Should You Live Outside The “Expat Bubble?”

Moving to Mexico can be as rewarding as you want or as overwhelming as it can be. Either way, you probably don’t know anyone, you feel lost, and everything is new, right down to buying groceries.

At least back home, you probably speak the language, so asking for directions, good restaurant recommendations, or where you can buy a specific item are all run-of-the-mill questions.

However, once you arrive in Mexico, all bets are off. Especially if you’re exactly fluent in Spanish, things can get awkward.

This is why some people prefer to live in expat communities around Mexico. These include:

  • Ajijic
  • Puerto Vallarta
  • Huatulco
  • Los Cabos
  • Rosarito
  • San Miguel de Allende
  • Mexico City

To name a few. And it makes sense. A lot of services here are in English. There are regular expat meetups where you can instantly make friends. Many locals speak at least a little bit of English, so communicating is easier. And it’s an excellent option for you to make a soft landing in Mexico.

For many, the soft landing becomes a permanent home. And there’s absolutely nothing wrong with that. So please, don’t let anyone get after you for wanting to take the path to least resistance.

I know when we moved from Mexico to Texas, we lived in a city where the primary language spoken was Spanish. Yes, you read that right. In the United States, there are places where English is a second language. So it made it much easier for my parents to master the English language slowly. 

But I also want you to be aware that there is a lot of Mexico outside the expat bubble. And why do I point this out?

Because living in Mexico is a whole experience, for many, the people are the main reason they stay. This is why I think it is crucial for you to try to mingle as much with locals and not only with other foreigners. Your life will be enriched, I promise.

You’ll have a different outlook on Mexican culture than you would if you only stayed in the expat bubble.

My perception of American culture changed when we moved from South Texas (mini Mexico) to Austin. And it was for the better. I became more involved in wanting to learn about the history of the United States and how laws worked, but more importantly, I recognized that there was a lot more world than just my Latin culture. 

You’ll experience the same when you have local friends. They will help you integrate and help you have an easier time living in Mexico. 

You’ll gain confidence in all aspects of your new life. You’ll become more and more independent and learn how to do everything without the constant help of facilitators or friends.

We sell a product that gives you a good start on moving to Mexico. And we also give you a variety of contacts that can help you take off with a smoother landing. But our relocation guide is also not the end all be all. And I want you to gain confidence in your everyday life. 😉

One of the main reasons people leave is because they either feel lonely or the culture shock is too much to handle. And while being homesick is 100% normal and part of your adjustment period- it should be just that—an adjustment and not your norm.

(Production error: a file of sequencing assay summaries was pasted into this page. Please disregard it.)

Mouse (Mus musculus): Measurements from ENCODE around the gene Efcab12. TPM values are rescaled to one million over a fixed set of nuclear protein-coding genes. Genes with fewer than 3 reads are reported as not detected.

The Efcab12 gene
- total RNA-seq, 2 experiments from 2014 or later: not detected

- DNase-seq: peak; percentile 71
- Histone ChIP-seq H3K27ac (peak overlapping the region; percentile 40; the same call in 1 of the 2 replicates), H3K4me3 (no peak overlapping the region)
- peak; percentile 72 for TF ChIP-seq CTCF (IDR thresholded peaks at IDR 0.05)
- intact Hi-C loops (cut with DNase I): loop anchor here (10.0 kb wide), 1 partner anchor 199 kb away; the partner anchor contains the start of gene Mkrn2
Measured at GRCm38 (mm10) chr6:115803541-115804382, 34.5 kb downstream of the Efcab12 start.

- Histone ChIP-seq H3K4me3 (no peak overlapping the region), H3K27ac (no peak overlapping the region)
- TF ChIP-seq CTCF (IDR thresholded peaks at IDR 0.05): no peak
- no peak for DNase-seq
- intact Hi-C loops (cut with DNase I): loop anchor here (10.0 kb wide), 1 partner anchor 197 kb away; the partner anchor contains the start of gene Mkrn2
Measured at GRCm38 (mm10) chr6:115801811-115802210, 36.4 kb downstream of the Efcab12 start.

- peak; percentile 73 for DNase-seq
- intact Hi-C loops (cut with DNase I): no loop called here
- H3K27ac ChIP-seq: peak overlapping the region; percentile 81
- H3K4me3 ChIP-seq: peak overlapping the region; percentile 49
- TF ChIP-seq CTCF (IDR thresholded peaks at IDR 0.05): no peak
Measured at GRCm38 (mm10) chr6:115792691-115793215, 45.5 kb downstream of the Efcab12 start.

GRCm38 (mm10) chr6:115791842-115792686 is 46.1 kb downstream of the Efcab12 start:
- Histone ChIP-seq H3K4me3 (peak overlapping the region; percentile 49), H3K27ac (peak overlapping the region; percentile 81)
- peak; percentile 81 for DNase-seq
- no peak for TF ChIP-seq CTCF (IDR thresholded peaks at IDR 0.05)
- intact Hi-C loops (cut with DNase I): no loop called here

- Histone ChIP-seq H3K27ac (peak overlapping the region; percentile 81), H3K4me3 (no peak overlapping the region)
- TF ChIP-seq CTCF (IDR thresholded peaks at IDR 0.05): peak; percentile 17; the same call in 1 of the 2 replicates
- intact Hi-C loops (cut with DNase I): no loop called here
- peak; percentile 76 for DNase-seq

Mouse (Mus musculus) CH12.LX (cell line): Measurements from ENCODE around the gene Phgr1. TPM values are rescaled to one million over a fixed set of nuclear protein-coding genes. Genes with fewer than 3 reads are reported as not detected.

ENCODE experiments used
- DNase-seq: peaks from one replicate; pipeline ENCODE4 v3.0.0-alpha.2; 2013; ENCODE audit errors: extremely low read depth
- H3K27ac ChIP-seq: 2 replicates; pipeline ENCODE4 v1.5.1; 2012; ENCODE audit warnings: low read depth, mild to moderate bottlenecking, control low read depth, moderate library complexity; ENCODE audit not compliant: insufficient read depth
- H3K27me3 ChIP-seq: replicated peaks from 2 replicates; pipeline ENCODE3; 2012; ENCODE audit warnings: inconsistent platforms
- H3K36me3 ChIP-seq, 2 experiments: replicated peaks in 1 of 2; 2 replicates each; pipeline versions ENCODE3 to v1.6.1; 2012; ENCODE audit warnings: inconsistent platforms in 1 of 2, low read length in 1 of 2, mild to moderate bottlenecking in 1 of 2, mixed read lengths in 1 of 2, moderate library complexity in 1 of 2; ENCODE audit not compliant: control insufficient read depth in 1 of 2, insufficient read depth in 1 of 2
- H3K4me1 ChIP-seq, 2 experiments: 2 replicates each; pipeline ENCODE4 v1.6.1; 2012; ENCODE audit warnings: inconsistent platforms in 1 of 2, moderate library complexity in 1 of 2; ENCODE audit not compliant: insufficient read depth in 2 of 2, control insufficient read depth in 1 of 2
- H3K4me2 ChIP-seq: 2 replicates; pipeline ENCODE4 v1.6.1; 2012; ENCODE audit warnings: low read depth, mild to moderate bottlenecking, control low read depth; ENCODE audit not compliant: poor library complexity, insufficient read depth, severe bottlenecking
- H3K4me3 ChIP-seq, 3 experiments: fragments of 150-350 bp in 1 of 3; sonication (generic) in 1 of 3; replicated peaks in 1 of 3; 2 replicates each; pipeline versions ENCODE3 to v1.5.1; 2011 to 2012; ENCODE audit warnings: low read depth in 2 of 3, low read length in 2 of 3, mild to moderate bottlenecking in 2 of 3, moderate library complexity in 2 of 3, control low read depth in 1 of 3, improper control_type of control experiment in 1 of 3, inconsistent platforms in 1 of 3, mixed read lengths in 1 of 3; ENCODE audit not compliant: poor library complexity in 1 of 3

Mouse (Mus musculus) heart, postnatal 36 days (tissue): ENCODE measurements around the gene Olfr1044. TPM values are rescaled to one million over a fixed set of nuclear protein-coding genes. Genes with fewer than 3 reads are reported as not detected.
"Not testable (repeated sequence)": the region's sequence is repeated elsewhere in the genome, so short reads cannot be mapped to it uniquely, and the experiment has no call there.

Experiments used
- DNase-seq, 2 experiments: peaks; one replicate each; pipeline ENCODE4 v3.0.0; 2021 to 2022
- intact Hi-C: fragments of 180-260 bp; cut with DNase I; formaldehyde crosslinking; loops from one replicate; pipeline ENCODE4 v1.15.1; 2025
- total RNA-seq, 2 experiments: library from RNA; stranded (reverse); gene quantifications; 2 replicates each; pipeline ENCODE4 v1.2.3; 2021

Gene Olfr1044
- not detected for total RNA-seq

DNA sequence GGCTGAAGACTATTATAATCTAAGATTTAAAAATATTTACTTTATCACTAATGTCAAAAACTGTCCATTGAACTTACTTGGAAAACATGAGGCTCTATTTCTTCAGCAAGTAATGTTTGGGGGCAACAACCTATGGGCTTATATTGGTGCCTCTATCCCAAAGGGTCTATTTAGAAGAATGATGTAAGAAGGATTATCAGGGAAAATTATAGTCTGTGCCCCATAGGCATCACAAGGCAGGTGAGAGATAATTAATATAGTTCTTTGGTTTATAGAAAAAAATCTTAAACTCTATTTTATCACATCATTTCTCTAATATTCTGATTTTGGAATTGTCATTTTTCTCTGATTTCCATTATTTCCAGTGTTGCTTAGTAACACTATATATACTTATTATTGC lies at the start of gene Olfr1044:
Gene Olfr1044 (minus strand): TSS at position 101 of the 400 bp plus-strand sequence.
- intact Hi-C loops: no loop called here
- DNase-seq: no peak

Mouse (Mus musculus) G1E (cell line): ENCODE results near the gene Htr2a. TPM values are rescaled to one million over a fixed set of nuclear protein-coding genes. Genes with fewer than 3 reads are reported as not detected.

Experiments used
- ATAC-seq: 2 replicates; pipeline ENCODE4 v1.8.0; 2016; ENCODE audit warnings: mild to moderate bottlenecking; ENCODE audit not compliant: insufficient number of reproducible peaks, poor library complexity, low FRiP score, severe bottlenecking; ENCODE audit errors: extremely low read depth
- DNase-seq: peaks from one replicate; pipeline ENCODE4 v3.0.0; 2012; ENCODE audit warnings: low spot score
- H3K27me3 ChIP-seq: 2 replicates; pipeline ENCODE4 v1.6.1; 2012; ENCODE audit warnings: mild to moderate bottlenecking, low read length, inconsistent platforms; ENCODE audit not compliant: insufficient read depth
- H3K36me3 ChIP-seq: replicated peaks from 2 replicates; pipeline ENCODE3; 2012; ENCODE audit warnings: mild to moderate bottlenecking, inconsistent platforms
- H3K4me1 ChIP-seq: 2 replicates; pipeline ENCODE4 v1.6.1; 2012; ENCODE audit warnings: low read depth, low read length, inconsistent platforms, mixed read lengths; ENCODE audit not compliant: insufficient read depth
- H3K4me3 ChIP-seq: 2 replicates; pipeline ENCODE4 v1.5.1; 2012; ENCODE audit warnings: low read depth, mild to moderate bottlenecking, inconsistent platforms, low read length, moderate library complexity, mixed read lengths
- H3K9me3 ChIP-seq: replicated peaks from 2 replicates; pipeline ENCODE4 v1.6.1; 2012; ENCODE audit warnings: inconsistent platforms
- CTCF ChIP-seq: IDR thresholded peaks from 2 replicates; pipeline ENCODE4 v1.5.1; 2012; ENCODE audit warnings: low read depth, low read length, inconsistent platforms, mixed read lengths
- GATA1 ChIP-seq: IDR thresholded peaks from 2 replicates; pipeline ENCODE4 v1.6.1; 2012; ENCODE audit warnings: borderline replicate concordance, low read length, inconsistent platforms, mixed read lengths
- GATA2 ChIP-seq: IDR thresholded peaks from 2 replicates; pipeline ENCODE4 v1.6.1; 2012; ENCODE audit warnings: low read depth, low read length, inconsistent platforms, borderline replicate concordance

Because nobody wants to feel isolated for a long period of time.

Which is why I encourage you to make friends with the locals. Start learning Spanish as soon as you can. You don’t have to be great to start, but you do have to start to be great,

And if you do find yourself living in an expat community, try to still try to meet the locals there too. Force yourself out of your comfort zone. Not everyone is going to be your best friend at first. That’s ok.

With time, you’ll slowly start to find your tribe.

You will soon start to love the fact that you’re involved. And believe me; your neighbors will be just as excited when you have “exito” or success learning the legalese and the bureaucratic nightmare Mexico can be.

Interaction means understanding the Culture and politeness rules. In Latin Culture, there are cultural nuances for almost everything you do, and knowing how, when, and where to use them goes a long way. 

And your new friends will be excellent resources for local information on any subject.

Don’t be afraid to interact. Host a dinner party or an event at your house to welcome your new amigos. Mexicans love socializing and being invited for a drink or something low-key. And don’t worry if someone tries to give you a hug or a kiss on the cheek. That’s normal in Mexico amongst friends. 

My goal for you is to not only move to Mexico with less stress. But I want you to thrive in your new life too! 

To your new life in Mexico ❤️

Mariana Lange

Mariana Lima-Lange was born in Mexico and immigrated to the U.S. when she was a child. She spent every summer visiting family throughout Mexico and is very knowledgeable about Mexican culture, lifestyle, and traditions. She is fluent in both Spanish and English.

Reader Interactions


  1. Richard Sybrant says

    While I don’t plan to move to Mexico until 2024, it sounds like you are telling me I can get a lot done ahead of time. I am active and in my 70’s.

    • Mariana Lange says

      Yes you can and you should. Starting with learning some basic Spanish

  2. Melissa says

    I have been to Mazatlan twice and love it! My original plan was Myrtle Beach and work until I have one foot in the grave but then I saw a few articles featuring an Xpat there – that made me visit and fall in love with my future home.

    Does your book have realtors for Mazatlan? I am like 99% sure that is where I want my forever home to be but I want to start with renting an apartment.

    Thank you,

    • Mariana Lange says

      Hi Melissa – yes our online guide has recommendations for realtors in Mazatlan.
      Although, just FYI it is not a book. It is more like an online course with an online directory 🙂

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